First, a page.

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Sunday, August 25, 2019

Maritime Logistics Professional

Posted by October 27, 2015

USCG Shines Safety Spotlight on Crab Fishing

  • Coast Guard Auxiliarists walk the docks of Hyde Street Pier in San Francisco offering a free safety examination to a crab fisherman prior to the start of crab season, November 2012. (U.S. Coast Guard photo by Pamela J. Boehland)
  • Coast Guard marine inspector Lt. Cmdr. David Cripe goes trough required vessel safety equipment on a newly registered fishing vessel in Santa Cruz, Calif., September 29, 2015. "These prescreening inspections are more relaxed. We want them to pass, so we just go through and point out what they need to get or fix," said Cripe. (U.S. Coast Guard photo by Adam Stanton)
  • Ronald Kram, a Coast Guard Auxiliarist, inspects an immersion suit aboard the Willie K, a crab vessel moored in Spud Point Marina in Bodega Bay, November 8, 2012. (U.S. Coast Guard photo by Pamela J. Boehland)
  • Coast Guard Auxiliarists walk the docks of Hyde Street Pier in San Francisco offering a free safety examination to a crab fisherman prior to the start of crab season, November 2012. (U.S. Coast Guard photo by Pamela J. Boehland) Coast Guard Auxiliarists walk the docks of Hyde Street Pier in San Francisco offering a free safety examination to a crab fisherman prior to the start of crab season, November 2012. (U.S. Coast Guard photo by Pamela J. Boehland)
  • Coast Guard marine inspector Lt. Cmdr. David Cripe goes trough required vessel safety equipment on a newly registered fishing vessel in Santa Cruz, Calif., September 29, 2015. "These prescreening inspections are more relaxed. We want them to pass, so we just go through and point out what they need to get or fix," said Cripe. (U.S. Coast Guard photo by Adam Stanton) Coast Guard marine inspector Lt. Cmdr. David Cripe goes trough required vessel safety equipment on a newly registered fishing vessel in Santa Cruz, Calif., September 29, 2015. "These prescreening inspections are more relaxed. We want them to pass, so we just go through and point out what they need to get or fix," said Cripe. (U.S. Coast Guard photo by Adam Stanton)
  • Ronald Kram, a Coast Guard Auxiliarist, inspects an immersion suit aboard the Willie K, a crab vessel moored in Spud Point Marina in Bodega Bay, November 8, 2012. (U.S. Coast Guard photo by Pamela J. Boehland) Ronald Kram, a Coast Guard Auxiliarist, inspects an immersion suit aboard the Willie K, a crab vessel moored in Spud Point Marina in Bodega Bay, November 8, 2012. (U.S. Coast Guard photo by Pamela J. Boehland)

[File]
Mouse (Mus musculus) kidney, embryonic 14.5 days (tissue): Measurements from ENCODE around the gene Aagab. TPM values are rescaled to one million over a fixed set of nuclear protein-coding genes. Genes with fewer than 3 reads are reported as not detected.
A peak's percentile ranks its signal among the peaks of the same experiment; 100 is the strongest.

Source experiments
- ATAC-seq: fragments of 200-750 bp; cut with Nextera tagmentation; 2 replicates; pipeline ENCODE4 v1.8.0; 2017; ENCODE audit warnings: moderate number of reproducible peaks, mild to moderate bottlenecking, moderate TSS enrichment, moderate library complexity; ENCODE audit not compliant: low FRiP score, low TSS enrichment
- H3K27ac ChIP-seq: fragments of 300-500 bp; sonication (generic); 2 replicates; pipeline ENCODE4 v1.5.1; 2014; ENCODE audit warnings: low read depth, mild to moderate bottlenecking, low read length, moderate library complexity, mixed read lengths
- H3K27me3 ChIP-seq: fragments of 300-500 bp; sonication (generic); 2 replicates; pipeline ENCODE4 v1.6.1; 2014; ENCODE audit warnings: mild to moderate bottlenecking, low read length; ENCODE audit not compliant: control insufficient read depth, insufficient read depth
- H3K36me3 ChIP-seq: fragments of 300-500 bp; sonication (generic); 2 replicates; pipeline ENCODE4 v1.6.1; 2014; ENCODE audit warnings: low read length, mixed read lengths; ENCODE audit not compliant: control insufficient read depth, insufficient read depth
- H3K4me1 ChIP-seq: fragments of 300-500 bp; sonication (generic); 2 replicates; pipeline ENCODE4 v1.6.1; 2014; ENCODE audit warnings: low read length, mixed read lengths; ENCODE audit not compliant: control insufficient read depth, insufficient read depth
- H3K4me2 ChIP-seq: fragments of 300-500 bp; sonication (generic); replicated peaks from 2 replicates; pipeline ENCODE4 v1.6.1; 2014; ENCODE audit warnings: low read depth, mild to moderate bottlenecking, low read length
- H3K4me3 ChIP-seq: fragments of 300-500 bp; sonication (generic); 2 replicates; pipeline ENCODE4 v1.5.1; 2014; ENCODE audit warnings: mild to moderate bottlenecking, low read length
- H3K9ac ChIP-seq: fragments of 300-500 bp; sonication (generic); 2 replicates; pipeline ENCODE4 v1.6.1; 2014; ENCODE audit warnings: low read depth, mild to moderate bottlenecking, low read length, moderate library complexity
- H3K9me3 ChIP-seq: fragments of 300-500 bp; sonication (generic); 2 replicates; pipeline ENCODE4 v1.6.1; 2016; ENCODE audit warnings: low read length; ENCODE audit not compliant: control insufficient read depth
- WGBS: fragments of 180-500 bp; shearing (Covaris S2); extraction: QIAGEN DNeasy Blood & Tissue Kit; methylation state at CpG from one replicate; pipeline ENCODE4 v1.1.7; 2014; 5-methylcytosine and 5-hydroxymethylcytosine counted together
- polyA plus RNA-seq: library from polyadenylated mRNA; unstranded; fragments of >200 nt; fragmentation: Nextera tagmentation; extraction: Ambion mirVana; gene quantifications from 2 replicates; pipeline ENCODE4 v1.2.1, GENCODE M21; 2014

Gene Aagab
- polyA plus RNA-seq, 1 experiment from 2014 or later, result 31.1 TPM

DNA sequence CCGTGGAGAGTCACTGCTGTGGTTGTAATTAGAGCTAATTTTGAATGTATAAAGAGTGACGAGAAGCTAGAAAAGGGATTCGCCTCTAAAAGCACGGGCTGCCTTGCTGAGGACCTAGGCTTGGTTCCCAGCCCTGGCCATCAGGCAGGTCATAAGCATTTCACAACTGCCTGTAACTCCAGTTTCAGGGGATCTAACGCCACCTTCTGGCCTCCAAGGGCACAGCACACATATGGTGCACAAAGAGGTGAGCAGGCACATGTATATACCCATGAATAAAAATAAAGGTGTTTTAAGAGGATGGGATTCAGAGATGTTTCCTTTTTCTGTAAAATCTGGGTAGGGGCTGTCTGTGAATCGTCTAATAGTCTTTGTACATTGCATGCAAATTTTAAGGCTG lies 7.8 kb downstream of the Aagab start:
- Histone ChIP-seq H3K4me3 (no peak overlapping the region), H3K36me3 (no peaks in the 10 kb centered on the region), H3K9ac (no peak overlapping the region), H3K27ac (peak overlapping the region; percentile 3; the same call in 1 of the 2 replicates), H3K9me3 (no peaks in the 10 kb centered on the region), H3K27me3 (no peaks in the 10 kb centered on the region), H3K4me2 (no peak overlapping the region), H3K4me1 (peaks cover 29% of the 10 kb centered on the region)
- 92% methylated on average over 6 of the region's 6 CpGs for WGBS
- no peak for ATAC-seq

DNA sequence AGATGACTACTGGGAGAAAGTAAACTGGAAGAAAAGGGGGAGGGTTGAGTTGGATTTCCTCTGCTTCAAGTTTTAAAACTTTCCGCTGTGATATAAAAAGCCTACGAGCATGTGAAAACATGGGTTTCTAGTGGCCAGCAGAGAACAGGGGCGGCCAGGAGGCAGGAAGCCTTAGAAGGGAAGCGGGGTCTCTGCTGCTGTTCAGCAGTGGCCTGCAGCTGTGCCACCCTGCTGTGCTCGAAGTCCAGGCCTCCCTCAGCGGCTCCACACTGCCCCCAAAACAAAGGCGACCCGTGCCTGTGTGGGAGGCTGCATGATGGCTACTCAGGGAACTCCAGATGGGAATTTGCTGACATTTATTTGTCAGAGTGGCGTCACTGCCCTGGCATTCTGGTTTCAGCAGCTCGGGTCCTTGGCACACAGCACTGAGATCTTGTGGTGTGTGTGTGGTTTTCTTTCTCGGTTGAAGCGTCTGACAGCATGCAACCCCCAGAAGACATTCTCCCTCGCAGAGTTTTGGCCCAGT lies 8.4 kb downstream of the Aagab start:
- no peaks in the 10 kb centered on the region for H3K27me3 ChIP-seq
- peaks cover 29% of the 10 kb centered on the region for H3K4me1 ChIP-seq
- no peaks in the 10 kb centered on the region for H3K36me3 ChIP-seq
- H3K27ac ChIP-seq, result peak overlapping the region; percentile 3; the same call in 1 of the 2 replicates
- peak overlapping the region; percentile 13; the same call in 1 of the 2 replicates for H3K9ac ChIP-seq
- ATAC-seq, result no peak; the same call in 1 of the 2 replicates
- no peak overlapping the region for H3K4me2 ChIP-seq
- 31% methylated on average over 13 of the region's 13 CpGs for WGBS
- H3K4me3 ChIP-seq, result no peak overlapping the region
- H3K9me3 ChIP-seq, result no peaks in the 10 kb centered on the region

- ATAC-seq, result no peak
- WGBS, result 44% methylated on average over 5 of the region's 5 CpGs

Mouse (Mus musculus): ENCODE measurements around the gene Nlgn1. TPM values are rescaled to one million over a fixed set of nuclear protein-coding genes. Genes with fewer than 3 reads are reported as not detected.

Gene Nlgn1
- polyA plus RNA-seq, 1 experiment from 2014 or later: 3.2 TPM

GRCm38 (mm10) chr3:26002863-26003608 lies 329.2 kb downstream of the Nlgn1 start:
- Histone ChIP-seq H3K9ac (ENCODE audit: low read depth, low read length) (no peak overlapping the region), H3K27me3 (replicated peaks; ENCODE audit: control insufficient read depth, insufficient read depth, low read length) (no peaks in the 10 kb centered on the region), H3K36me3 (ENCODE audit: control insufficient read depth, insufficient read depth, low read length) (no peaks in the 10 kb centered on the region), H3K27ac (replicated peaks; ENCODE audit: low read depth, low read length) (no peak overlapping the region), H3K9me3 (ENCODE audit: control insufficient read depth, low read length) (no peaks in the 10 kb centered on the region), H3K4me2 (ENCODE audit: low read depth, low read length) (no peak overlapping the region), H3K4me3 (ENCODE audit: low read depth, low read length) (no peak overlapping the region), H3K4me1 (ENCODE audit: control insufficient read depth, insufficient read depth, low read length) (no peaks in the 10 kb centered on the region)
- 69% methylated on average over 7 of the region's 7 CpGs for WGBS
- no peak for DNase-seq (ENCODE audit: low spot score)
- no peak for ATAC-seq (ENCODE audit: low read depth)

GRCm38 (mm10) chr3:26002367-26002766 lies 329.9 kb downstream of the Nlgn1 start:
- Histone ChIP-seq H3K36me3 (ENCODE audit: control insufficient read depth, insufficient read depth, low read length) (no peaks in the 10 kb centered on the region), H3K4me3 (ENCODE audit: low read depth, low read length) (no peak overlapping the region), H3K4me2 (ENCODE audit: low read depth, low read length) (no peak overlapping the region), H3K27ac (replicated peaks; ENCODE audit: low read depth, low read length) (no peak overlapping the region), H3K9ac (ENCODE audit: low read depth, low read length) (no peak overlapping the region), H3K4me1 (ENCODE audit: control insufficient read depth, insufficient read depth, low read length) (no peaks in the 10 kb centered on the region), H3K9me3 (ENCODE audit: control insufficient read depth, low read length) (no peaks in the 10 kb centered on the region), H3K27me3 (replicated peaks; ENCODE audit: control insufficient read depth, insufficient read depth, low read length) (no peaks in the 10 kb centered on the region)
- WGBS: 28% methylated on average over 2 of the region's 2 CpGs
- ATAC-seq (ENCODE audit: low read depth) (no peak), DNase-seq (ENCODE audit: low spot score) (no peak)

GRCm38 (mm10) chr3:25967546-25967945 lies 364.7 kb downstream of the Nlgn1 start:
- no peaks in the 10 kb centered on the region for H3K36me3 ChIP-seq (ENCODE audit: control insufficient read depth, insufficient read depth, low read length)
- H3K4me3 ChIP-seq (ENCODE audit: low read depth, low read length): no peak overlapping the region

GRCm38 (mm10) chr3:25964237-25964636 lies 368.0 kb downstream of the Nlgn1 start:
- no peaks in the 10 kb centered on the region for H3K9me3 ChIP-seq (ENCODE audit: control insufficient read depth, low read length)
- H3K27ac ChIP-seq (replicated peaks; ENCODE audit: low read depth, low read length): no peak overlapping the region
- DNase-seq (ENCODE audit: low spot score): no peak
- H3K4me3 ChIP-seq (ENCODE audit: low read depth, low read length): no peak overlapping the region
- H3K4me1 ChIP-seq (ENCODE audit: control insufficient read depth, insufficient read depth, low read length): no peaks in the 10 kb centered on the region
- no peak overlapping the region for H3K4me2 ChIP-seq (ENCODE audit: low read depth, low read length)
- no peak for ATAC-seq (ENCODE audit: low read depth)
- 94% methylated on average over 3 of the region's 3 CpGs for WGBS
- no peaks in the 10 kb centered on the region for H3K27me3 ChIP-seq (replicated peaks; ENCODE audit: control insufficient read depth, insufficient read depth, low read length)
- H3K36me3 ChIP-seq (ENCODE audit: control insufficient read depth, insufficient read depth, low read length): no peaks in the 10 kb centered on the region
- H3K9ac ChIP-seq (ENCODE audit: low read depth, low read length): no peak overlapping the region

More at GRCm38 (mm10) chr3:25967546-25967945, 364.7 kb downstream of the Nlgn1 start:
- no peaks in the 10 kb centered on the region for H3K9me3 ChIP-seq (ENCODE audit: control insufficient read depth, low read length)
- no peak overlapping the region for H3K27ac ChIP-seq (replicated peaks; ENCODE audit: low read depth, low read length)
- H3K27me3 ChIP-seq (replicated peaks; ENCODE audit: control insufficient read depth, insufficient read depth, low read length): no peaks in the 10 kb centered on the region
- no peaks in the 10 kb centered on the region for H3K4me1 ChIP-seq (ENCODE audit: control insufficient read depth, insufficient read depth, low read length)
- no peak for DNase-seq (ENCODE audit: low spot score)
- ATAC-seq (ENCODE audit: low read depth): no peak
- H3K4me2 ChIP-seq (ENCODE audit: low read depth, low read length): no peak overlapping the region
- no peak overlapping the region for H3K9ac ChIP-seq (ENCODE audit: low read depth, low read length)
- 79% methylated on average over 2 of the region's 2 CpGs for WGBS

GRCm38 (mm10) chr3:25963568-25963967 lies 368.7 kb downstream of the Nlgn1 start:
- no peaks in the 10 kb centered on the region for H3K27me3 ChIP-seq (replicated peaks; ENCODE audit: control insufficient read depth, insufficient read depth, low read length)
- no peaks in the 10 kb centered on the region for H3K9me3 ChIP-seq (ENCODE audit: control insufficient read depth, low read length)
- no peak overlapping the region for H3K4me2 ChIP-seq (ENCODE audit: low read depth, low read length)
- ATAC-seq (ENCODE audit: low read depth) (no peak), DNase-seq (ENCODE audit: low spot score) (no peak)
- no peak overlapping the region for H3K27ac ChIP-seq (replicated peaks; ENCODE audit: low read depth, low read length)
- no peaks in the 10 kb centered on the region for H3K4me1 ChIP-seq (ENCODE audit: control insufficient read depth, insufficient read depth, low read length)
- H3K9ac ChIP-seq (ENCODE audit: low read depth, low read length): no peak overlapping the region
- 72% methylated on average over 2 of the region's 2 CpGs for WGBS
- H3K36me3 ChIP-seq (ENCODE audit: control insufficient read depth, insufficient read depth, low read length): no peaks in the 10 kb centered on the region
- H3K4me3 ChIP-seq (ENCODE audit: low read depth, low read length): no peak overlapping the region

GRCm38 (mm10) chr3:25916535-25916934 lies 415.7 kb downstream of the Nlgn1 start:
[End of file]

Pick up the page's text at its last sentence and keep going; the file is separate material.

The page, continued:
One of the most dangerous jobs in America is commercial fishing, and Dungeness crab fishing is the most deadly of all West Coast commercial fisheries.

 
Aiming to help reduce the number of deaths, injuries and accidents, U.S. Coast Guard fishing vessel safety experts will visit Northern California fishing ports in early November ahead of California's commercial Dungeness crab season.
 
The season is scheduled to begin at midnight November 14 for the central coast (Avila-Morro Bay to the mouth of the Russian River) and December 1 for the northern coast (Russian River to the Oregon border). Coast Guard personnel will be on the docks in ports from Monterey to Crescent City November 3-5 to help identify and mitigate safety hazards in the crab fleet.
 
The fishing vessel safety experts will walk the docks and inform commercial fishers of the required lifesaving equipment for their vessels via dockside exams and safety spot checks. Under federal regulations, as of October 15, 2015, all commercial fishing vessels operating outside three nautical miles from the coast are required to have a mandatory dockside safety examination. Dockside safety exams are valid for up to five years and have been instrumental in reducing the number of casualties in the fleet. Vessels found underway with serious safety discrepancies, such as overloading, missing primary life-saving equipment or non-functioning emergency position-indicating radio beacons, can be restricted from operating until the discrepancies are corrected.
 
Preseason safety exams are part of the Coast Guard's Commercial Fishing Vessel Safety Program that was implemented in 1991 and is designed to help commercial fishers identify and eliminate potential safety hazards.
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